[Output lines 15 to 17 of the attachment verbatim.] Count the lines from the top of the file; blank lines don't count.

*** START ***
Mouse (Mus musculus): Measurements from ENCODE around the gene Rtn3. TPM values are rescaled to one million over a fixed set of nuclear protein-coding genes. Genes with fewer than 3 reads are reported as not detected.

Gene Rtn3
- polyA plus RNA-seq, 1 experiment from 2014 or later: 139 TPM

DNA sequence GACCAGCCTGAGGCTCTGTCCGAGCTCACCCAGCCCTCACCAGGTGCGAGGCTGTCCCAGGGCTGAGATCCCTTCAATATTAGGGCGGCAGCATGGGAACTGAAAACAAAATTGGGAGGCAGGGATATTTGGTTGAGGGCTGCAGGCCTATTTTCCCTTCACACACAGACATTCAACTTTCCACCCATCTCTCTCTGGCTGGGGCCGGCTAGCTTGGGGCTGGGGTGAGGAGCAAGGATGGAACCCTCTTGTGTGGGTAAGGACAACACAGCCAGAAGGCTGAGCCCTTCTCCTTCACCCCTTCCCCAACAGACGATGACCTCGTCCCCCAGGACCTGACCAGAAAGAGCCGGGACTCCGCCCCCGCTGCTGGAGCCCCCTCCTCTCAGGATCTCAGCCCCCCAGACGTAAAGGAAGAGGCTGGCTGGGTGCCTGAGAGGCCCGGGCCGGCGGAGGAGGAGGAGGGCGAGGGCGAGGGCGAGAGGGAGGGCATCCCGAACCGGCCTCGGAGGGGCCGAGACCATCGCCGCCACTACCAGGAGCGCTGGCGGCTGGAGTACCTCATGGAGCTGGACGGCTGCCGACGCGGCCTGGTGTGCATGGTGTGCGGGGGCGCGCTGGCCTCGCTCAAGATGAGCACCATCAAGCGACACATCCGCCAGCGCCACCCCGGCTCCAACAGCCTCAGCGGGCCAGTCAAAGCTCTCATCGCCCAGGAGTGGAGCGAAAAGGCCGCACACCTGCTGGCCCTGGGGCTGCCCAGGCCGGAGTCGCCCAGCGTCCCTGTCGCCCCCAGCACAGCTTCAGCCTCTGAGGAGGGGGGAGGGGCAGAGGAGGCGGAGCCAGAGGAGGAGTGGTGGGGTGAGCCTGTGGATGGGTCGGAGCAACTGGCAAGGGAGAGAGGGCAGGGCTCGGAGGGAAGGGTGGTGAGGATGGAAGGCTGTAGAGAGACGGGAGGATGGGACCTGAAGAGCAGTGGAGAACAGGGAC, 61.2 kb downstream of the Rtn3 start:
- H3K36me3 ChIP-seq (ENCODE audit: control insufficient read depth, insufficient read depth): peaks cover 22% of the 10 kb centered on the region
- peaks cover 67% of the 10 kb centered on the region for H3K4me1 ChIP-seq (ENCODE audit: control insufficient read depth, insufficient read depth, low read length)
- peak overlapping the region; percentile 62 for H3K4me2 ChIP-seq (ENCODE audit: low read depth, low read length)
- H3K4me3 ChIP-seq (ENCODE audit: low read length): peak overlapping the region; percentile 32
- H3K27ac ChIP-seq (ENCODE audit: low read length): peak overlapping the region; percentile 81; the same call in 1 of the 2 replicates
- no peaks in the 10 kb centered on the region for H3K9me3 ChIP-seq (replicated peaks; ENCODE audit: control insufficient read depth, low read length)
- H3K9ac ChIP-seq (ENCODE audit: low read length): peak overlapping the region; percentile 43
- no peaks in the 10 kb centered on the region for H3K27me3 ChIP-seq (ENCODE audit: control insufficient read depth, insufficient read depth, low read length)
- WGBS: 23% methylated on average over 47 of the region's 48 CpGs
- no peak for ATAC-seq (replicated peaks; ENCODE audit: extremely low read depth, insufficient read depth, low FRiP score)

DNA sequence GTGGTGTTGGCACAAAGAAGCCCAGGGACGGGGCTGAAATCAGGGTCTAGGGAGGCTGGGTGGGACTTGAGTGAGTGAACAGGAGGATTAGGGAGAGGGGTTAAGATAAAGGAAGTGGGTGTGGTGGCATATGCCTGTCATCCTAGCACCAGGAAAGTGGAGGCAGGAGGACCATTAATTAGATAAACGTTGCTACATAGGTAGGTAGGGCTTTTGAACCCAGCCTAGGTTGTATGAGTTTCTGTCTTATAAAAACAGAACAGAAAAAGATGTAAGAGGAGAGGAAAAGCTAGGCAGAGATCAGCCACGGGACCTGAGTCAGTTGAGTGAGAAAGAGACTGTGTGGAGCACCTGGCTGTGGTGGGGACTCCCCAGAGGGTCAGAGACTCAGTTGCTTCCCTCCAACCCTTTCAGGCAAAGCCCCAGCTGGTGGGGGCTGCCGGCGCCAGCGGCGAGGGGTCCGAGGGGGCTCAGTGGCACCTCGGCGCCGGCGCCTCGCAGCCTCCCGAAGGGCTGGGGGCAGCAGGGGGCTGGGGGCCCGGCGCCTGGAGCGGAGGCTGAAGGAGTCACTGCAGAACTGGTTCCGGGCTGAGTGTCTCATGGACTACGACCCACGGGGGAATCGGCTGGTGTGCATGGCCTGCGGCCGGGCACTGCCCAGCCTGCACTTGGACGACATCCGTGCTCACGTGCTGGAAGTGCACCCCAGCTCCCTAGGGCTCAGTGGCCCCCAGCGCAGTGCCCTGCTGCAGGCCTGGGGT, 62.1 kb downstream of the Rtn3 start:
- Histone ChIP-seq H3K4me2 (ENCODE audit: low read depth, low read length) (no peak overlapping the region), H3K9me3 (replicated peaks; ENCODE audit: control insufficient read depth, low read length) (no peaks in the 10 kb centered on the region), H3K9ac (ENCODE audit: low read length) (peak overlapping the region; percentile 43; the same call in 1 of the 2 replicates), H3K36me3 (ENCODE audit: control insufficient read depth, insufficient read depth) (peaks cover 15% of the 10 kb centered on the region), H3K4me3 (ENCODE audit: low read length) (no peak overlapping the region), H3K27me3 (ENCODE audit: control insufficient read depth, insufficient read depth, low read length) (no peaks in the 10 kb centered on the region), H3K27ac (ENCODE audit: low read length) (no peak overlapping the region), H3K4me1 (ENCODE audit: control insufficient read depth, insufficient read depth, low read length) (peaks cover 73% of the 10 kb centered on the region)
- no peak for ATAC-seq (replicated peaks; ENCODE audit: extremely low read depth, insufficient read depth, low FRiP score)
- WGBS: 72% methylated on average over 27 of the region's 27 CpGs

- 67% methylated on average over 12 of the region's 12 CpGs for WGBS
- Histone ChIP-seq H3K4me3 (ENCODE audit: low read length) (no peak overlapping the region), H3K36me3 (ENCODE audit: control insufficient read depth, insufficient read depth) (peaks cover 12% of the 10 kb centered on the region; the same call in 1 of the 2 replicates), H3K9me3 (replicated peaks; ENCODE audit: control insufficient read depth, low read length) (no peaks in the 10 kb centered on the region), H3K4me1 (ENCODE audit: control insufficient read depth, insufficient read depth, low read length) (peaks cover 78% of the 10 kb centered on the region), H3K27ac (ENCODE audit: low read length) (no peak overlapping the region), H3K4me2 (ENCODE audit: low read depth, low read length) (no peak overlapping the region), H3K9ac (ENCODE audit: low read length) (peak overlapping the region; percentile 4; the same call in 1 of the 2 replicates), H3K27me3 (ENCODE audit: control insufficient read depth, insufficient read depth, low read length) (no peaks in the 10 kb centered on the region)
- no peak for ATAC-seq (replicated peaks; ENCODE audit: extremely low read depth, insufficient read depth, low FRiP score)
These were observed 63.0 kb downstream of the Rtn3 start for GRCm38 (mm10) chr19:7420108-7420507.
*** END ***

DNA sequence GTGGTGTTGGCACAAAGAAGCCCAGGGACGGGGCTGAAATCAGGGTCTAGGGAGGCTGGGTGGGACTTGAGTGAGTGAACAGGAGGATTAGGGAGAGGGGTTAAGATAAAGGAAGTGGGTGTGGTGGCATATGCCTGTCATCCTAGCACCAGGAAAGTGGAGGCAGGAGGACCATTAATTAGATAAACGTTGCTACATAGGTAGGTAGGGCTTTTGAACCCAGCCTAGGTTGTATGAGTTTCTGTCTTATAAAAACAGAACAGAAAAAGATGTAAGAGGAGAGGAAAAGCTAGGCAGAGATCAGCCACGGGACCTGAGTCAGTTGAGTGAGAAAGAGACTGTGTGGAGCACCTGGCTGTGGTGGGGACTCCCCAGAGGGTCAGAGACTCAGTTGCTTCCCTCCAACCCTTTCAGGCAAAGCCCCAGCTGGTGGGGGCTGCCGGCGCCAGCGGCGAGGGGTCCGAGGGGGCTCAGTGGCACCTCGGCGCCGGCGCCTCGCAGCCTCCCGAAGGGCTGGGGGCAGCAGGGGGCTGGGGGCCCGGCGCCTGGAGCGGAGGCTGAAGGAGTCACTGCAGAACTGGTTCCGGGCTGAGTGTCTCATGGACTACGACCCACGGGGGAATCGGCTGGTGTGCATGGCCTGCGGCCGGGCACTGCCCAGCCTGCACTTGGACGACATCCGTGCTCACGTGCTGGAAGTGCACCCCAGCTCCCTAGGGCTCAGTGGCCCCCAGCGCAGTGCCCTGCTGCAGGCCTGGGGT, 62.1 kb downstream of the Rtn3 start:
- Histone ChIP-seq H3K4me2 (ENCODE audit: low read depth, low read length) (no peak overlapping the region), H3K9me3 (replicated peaks; ENCODE audit: control insufficient read depth, low read length) (no peaks in the 10 kb centered on the region), H3K9ac (ENCODE audit: low read length) (peak overlapping the region; percentile 43; the same call in 1 of the 2 replicates), H3K36me3 (ENCODE audit: control insufficient read depth, insufficient read depth) (peaks cover 15% of the 10 kb centered on the region), H3K4me3 (ENCODE audit: low read length) (no peak overlapping the region), H3K27me3 (ENCODE audit: control insufficient read depth, insufficient read depth, low read length) (no peaks in the 10 kb centered on the region), H3K27ac (ENCODE audit: low read length) (no peak overlapping the region), H3K4me1 (ENCODE audit: control insufficient read depth, insufficient read depth, low read length) (peaks cover 73% of the 10 kb centered on the region)
- no peak for ATAC-seq (replicated peaks; ENCODE audit: extremely low read depth, insufficient read depth, low FRiP score)